Tindell grabbed his Philosophy Epistle File, quotes and anecdotes he’d been collecting since high school, and headed to Houston. The talk he gave to the employees was the first that made explicit his business principles. A picture of the employees huddled in Carovillano’s living room hangs on a wall of the Gumby Café. (Carovillano now oversees the distribution center.)
These days full-time employees receive a week of training in Tindell’s seven Foundation Principles. There’s some Andrew Carnegie, and Dale Carnegie, too. Among them are: One great person equals three good people. Fill the other guy’s basket to the brim. (Making money then becomes an easy proposition.) Another principle is called Man in the Desert Selling: Sales staff are taught that customers usually need more than they think they do—not just the metaphorical glass of water, but sunscreen and a hat. No one ever asks: “How are you?” or “Looking for anything in particular?” They ask: “What space are you trying to organize?” The principles have been printed on shopping bags and T-shirts and packing tape. The conference rooms at the headquarters are named after them.
The Container Store stocks about 10,000 items: The average price is $8, and 80 percent of what it sells costs less than $20. An Elfa master closet, though, can sell for $2,000. The typical customer is female, spends $60 a visit, is well-off (with an average household income of $110,000), and has a college degree. “The more highly educated the person is, by far the better customer they are,” Tindell says. Thirty percent of the customers shop four times a year and account for 83 percent of sales. The company has started offering them special discounts, product previews, and “hugs” (literal and symbolic) to encourage them to come in more often. “We’re selling empty boxes,” says Tindell. “We need a better-educated, motivated, and trained employee to get a customer to buy 12 items to organize that toy area instead of just one.”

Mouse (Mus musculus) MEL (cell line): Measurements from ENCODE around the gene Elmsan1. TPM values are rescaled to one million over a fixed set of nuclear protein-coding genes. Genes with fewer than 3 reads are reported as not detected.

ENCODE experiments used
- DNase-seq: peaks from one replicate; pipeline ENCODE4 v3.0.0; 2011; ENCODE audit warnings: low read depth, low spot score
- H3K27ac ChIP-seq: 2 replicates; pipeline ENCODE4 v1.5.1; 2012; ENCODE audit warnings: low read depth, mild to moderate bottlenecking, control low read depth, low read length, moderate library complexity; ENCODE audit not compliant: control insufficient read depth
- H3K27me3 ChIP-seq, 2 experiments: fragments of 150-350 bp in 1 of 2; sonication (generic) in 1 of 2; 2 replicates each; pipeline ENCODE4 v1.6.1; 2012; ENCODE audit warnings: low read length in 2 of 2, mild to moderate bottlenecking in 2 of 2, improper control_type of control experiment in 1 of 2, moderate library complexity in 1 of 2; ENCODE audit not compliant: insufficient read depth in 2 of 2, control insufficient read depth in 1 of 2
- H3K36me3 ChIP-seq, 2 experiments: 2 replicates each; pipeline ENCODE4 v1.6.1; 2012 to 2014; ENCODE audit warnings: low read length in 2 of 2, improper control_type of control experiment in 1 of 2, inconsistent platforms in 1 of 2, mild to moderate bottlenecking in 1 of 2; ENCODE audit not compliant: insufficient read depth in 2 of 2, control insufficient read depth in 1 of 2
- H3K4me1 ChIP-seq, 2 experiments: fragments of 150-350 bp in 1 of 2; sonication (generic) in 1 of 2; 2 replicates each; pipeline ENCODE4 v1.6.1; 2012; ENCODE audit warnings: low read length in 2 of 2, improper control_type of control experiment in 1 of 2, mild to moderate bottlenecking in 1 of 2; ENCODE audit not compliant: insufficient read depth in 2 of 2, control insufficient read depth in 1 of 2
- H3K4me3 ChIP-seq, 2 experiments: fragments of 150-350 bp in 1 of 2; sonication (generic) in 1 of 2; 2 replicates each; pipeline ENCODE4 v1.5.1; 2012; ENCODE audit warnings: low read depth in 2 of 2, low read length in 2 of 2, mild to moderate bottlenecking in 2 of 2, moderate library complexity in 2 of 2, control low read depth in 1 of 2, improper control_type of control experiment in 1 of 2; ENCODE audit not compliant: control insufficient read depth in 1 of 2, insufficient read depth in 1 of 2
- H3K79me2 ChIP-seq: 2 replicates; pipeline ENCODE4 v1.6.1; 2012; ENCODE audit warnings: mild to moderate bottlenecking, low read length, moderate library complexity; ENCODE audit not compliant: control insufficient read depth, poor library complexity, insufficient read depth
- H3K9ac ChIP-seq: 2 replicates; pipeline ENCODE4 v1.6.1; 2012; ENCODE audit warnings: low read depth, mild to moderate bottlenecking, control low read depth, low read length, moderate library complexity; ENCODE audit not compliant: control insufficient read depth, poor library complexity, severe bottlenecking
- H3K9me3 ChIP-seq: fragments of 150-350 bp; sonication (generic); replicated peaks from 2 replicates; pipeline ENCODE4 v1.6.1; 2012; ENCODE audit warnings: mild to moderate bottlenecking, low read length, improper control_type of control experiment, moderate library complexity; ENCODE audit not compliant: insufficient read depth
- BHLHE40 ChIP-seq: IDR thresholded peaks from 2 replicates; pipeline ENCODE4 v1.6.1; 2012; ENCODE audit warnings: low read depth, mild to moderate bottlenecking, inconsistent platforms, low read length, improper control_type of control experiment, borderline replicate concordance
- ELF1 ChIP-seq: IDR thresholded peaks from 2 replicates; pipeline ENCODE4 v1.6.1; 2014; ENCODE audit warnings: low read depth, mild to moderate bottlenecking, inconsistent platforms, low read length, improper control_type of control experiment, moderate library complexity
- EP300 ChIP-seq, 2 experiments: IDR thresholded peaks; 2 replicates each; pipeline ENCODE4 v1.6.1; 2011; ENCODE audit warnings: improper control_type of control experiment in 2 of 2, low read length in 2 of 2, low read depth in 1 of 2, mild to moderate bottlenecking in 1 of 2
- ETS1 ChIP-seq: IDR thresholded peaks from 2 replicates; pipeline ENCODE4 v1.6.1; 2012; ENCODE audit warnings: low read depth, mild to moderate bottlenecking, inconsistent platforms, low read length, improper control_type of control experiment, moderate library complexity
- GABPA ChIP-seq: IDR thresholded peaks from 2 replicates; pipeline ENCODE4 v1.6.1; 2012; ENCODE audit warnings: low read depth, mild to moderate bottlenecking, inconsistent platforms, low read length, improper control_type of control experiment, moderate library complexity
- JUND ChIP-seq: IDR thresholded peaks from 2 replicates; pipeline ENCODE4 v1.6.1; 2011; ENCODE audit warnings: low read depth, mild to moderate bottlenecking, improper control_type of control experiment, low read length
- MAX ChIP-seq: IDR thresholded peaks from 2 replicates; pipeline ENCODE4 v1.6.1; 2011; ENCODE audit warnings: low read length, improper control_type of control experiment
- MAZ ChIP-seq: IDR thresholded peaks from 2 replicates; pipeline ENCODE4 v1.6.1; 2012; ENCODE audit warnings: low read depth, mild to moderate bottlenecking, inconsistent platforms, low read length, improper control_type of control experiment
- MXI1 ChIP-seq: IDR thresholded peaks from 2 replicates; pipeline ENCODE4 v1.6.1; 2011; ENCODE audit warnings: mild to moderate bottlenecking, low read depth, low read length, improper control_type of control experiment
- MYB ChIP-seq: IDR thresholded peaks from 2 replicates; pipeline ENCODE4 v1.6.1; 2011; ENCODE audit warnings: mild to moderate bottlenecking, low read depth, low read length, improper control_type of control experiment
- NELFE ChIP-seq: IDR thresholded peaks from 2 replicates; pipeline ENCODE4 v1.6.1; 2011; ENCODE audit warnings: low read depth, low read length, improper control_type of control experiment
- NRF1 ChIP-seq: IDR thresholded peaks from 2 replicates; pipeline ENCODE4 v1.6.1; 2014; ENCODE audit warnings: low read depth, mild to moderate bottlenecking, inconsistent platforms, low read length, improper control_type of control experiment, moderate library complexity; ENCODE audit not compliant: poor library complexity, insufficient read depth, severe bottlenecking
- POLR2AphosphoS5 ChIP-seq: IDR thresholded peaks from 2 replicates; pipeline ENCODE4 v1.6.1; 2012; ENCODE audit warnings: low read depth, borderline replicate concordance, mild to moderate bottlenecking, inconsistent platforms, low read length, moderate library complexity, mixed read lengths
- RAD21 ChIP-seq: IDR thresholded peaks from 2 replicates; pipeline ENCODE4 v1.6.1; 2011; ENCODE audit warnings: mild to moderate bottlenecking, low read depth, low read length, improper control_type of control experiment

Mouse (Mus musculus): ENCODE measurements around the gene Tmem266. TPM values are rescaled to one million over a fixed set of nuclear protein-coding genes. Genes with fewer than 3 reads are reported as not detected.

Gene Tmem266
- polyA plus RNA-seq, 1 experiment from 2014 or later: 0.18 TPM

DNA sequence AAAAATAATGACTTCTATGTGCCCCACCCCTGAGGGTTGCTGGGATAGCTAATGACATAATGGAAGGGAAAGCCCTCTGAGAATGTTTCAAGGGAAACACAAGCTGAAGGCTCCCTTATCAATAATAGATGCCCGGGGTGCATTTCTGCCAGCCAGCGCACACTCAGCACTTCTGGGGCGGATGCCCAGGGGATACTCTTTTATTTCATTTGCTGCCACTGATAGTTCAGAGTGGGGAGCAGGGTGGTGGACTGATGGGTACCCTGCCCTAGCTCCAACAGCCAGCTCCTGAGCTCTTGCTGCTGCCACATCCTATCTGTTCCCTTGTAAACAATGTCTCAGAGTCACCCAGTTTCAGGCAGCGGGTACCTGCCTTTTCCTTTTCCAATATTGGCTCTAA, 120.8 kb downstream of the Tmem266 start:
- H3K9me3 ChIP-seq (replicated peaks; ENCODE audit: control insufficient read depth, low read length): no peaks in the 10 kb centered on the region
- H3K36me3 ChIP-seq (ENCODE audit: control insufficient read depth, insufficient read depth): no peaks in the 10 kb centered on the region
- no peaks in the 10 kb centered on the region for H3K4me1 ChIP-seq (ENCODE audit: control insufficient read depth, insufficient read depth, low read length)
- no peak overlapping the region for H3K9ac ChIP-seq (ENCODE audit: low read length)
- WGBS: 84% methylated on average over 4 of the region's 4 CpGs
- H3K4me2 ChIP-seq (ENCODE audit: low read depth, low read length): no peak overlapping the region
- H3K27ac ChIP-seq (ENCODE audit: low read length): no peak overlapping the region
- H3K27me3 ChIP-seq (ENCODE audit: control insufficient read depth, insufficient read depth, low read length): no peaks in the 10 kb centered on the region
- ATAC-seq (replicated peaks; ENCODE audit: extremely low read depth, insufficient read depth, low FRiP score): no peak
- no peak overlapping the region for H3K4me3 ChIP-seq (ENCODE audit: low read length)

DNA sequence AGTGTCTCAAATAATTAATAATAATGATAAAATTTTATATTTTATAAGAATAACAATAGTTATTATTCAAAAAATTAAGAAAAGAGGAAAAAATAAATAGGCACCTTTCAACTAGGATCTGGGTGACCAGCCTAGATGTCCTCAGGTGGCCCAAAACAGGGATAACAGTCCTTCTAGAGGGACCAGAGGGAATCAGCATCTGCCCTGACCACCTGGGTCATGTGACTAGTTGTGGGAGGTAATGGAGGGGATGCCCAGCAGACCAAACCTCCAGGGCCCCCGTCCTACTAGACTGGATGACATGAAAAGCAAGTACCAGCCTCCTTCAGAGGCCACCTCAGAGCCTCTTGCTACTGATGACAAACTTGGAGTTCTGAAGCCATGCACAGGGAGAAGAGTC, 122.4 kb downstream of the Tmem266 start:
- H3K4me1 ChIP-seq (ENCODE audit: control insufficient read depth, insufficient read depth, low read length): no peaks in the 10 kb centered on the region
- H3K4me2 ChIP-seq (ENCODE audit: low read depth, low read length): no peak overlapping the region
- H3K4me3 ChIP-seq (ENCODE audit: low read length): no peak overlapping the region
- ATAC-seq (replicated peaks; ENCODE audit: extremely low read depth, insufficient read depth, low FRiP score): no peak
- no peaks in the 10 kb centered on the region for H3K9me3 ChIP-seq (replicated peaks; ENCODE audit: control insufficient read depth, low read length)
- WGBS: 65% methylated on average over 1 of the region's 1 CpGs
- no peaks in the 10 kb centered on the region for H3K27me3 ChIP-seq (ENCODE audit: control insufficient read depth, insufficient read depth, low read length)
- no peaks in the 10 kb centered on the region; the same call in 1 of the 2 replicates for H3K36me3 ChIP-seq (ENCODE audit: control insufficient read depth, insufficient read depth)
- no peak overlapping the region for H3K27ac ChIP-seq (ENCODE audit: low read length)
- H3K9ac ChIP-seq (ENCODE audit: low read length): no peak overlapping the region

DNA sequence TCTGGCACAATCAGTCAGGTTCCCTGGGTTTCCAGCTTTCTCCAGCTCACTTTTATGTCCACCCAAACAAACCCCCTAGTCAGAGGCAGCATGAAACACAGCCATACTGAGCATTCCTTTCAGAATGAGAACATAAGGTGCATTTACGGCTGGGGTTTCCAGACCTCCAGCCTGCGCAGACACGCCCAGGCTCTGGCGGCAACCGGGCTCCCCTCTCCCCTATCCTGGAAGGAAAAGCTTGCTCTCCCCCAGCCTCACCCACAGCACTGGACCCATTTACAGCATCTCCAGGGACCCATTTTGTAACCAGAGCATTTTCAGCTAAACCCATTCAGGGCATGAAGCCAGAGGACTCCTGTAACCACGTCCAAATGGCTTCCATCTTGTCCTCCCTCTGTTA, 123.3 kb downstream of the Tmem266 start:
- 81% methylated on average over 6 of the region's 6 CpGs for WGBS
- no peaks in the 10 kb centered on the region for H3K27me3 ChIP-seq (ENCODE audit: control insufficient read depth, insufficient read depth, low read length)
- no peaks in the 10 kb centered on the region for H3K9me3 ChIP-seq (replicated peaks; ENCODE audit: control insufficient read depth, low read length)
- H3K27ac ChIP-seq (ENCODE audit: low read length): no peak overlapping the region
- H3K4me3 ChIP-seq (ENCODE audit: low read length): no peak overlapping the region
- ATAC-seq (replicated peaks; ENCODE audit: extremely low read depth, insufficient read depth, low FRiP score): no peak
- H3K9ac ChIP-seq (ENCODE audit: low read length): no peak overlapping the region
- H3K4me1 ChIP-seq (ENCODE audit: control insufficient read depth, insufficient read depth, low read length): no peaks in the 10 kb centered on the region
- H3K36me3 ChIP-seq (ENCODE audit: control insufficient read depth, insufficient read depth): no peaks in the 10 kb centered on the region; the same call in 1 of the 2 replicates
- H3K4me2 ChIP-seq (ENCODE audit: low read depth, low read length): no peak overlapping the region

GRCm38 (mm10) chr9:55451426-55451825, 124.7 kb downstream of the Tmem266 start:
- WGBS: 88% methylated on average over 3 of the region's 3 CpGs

People can buy empty boxes at Target, Walmart, and Amazon.com, too. The Container Store has to offer premium items that aren’t available elsewhere—it says half its products are exclusive—with extra-attentive service. “If you pay your people well, you have to charge a healthy amount for the product,” says Matt Nemer, managing director of equity research at Wells Fargo Securities. “It’s Walmart in reverse.”
That’s one reason the Container Store works so closely with its suppliers and why Sharon reviews each product that goes into the stores. “Conscious capitalism is not a magical formula,” says Kip. “You can have the right philosophy and the wrong product.”
Every morning at the Container Store begins with a huddle. In the stores, the manager announces the sales goals and Foundation Principle for the day. Staff can see minute-by-minute status reports across all stores in their area, and if they’re not keeping up, the manager will coach them. Almost 12 percent of sales go toward salaries, far more than at most retailers. The Container Store gives annual raises of as much as 8 percent. Managers consider how cooperative employees are, how much responsibility they take, how much energy they have. “It shouldn’t work, but it does,” says John Thrailkill, who oversees store systems. “We spend a ton of time on this.” Melissa Reiff, the chief operating officer, reviews every pay increase. It’s the first thing she does each morning.